To summarise, we have plenty of disagreeable orthodontic movements going around. But having a closer look, we see that most of them represent changes in the modern-day economy, but not orthodontics. These are just new ways of making money.

As a result, more and more patients become involved in the teeth-straightening industry. Even though demand and supply are growing, the number of reliable orthodontists is staying more or less the same. In this condition, the role of filtering mechanisms such as board certification becomes crucial. I think the creation of an international orthodontic board is inevitable. It is only a question of how and when.

From the present point in time, we can see ahead both the death and the golden decades of orthodontics. It is the fork of the river. And it is we who are in charge.

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Have your say!

  1. Optimism of the new generation ! But I think he is right .

  2. Yes, yes and yes!! I wholeheartedly agree!
    (Sent from Greece 🇬🇷)

  3. I agree with your statement about Direct To Consumer orthodontics . To repeat a point of another colleague , “not everybody can afford to be seen by us” . DTC company try to tap into this market . Sadly young and naive people would be ripped offed. Bad for them .
    Myofunctional dentists : Big companies have been trying hard to sell their myofunctional plastics to GPs for many years. Once they use to claim ” No braces , better faces”. After they have been repeatedly experienced backlash from dissatisfied patients , now they have become more slick in claiming and selling their products : They don’t promise that their plastics make teeth straight . They claim they “create ” beautiful faces or help patient to grow naturally, breathe better etc. They are so blatantly ignorant and uneducated that one of them keeps claiming to find “cure ” for TMD .Surely there are some percentage of society who love mumbo jumbo and would be attracted to ” natural” way but for majority science is still attractive. I don’t personally feel threaten by this cult.

  4. Orthodontic Truth #1
    Orthodontist Authenticity is under attack.

    Orthodontic Truth #2
    There is no Intelligence in plastic.

    Orthodontic Truth #3
    Orthodontic Doctor Intelligence is still needed!
    Orthodontic Truth #4
    Orthodontic Retail didn’t Work.

  5. Kevin,

    So true…long last somebody ids playing my tune……
    Top half of the pyramid is going to gain immensely, thanks to the ‘Tinsel town drama’
    Cheers …Its so good to be old, experienced and well endowed in the art of traditional Orthodontics….
    Mani Prakash

  6. I was interviewed by Alex a couple of years ago not knowing what his agenda was. This piece helps me put that into context now. I have only one additional comment: The notion that “muscles influence hard tissues, that is it” is deeply flawed. The two other tissues that need to taken into account to appreciate craniofacial homeostasis are teeth and functional spaces. For example, a lack of homeostasis can precipitate orthodontic relapse, and one could argue that the airway trumps everything when it comes to functional and spatial regulation of the craniofacial system.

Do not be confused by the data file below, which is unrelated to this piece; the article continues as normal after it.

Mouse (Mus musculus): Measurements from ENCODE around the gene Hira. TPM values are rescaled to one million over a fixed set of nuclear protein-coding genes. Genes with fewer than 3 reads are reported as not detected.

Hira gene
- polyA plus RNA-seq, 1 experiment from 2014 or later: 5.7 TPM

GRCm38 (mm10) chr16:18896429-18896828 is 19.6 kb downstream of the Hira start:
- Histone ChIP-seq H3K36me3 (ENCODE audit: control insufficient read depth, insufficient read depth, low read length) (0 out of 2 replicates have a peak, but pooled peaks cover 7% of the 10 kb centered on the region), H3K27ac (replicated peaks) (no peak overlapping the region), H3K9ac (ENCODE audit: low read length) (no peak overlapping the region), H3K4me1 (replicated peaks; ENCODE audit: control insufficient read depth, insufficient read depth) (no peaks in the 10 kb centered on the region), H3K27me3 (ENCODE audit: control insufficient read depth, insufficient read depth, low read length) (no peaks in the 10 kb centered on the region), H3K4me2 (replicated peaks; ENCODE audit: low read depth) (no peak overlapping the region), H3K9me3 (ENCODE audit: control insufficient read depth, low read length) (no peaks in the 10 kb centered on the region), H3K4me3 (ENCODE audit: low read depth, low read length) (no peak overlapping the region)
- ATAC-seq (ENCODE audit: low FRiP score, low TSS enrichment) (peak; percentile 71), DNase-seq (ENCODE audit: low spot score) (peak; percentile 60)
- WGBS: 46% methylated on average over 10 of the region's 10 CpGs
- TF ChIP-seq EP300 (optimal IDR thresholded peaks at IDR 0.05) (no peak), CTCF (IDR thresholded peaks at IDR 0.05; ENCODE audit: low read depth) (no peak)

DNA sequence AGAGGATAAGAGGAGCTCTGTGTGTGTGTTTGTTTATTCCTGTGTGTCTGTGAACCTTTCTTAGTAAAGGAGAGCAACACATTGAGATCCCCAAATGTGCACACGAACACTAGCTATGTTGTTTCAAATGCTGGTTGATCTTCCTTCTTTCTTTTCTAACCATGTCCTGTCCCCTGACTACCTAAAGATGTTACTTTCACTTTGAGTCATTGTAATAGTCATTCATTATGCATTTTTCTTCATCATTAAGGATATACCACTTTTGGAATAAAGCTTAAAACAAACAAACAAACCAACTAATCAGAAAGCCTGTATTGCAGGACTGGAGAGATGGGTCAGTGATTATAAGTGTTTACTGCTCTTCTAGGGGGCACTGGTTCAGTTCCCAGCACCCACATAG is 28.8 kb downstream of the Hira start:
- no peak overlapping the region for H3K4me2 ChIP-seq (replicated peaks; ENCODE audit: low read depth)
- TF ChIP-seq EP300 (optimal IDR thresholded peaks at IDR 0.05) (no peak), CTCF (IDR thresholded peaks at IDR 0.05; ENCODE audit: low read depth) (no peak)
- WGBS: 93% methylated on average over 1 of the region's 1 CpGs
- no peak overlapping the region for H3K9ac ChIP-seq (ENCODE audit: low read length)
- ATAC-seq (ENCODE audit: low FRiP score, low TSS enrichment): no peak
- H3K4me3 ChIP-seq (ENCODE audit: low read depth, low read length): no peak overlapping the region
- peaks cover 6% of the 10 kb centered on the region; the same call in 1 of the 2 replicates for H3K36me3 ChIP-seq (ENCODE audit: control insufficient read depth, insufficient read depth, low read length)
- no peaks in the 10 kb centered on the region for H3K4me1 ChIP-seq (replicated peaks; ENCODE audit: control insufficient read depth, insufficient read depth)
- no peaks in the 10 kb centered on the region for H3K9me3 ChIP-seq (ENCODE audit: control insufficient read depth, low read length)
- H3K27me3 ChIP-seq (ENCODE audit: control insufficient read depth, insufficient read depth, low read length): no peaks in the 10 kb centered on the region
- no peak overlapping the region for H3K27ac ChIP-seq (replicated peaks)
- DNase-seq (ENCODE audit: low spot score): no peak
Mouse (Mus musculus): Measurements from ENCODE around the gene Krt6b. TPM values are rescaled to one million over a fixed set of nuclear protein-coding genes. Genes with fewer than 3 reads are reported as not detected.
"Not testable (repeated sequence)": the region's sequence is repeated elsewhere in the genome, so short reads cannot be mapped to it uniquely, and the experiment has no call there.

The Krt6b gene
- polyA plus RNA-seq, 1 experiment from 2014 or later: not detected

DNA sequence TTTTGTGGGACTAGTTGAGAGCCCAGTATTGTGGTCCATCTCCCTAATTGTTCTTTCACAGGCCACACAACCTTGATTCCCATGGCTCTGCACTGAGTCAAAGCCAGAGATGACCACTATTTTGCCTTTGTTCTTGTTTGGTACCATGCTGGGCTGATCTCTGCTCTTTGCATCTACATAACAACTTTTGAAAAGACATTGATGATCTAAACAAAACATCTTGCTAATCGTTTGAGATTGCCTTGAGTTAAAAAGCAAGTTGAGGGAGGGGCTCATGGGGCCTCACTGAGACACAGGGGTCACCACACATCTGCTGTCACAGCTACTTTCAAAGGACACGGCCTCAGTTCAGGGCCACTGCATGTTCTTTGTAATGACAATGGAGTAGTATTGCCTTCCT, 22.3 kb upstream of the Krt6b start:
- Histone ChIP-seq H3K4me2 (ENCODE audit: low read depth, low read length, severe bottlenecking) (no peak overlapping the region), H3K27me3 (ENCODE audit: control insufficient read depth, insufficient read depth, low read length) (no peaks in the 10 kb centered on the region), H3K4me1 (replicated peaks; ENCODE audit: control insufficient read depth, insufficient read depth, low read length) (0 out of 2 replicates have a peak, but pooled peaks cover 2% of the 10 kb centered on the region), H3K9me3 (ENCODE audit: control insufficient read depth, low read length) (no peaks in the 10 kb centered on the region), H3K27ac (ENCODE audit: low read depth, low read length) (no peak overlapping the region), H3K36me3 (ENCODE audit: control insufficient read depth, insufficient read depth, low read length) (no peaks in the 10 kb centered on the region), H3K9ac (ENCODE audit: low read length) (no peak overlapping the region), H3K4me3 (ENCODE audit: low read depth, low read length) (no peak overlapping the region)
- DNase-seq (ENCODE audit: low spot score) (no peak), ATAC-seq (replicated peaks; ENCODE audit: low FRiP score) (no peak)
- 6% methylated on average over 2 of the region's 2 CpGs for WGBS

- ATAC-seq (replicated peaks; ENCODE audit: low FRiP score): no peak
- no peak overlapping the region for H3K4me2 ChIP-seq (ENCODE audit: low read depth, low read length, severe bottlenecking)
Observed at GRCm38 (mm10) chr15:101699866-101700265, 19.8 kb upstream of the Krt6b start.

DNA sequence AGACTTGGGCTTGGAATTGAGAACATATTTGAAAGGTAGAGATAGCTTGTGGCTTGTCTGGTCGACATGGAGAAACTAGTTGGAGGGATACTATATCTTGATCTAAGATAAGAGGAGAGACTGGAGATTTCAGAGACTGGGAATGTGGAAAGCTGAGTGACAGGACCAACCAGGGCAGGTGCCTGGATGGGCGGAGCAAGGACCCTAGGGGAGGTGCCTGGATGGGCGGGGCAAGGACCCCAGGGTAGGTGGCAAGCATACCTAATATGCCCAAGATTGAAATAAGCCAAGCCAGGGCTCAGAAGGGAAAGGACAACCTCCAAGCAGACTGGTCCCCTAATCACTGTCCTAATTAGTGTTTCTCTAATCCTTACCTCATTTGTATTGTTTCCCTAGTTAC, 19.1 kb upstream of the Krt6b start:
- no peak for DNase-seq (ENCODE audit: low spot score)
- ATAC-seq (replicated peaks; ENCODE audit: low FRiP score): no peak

• Hi Dave Singh, the interview that you mentioned took place three years ago in 2016. At that time I’ve been travelling the USA collecting material for my video series about American orthodontics. Sorry to tell you, but I didn’t include this interview in the final project since I found your position a little bit too extreme. Nevertheless, I respect your point of view and will be happy to have a constructive discussion on any orthodontic issue. Apart from extraction/non-extraction debate, of course.

      Best wishes, Alex

  7. OSTRICHAPHOBIA. A condition where the head is buried deep in the sand exposing a very sensitive rear end.

    In 2018 the Clear Aligner industry earned US$11 billion, much of that out of the pockets of orthodontists – and this will continue to grow.
    I personally am dead against any process where the emphasis is on ‘how quickly and how cheaply can I do this?’ I have no doubt that many people will regret the day that they got their online ‘straight teeth’ when the other chickens come home to roost. Unfortunately they will probably not be able to afford to come to see you as they didn’t have the money in the first place.
    Criticising and disparaging this industry will not make it go away, and the projected CAGR in the Clear Aligner industry is $27 billion by 2022. Out of whose pockets do you think this will come?

    In the US, in addition to what you can order or buy online, you can now get your teeth straightened at Macys, Walgreens, CVS Pharmacy and it won’t be long before every Supermarket and Big Box Store that has a Pharmacy, Optical Division and Hearing Aid Division will have a Straight Teeth Division. That is 40,000 supermarkets and close to 2000 Big Box Stores.

    Now to my point. There are two things that I believe a large number of orthodontists forget, or have never even bothered to consider.
    1. There is a difference between an orthodontist and the practice of moving teeth (orthodontics).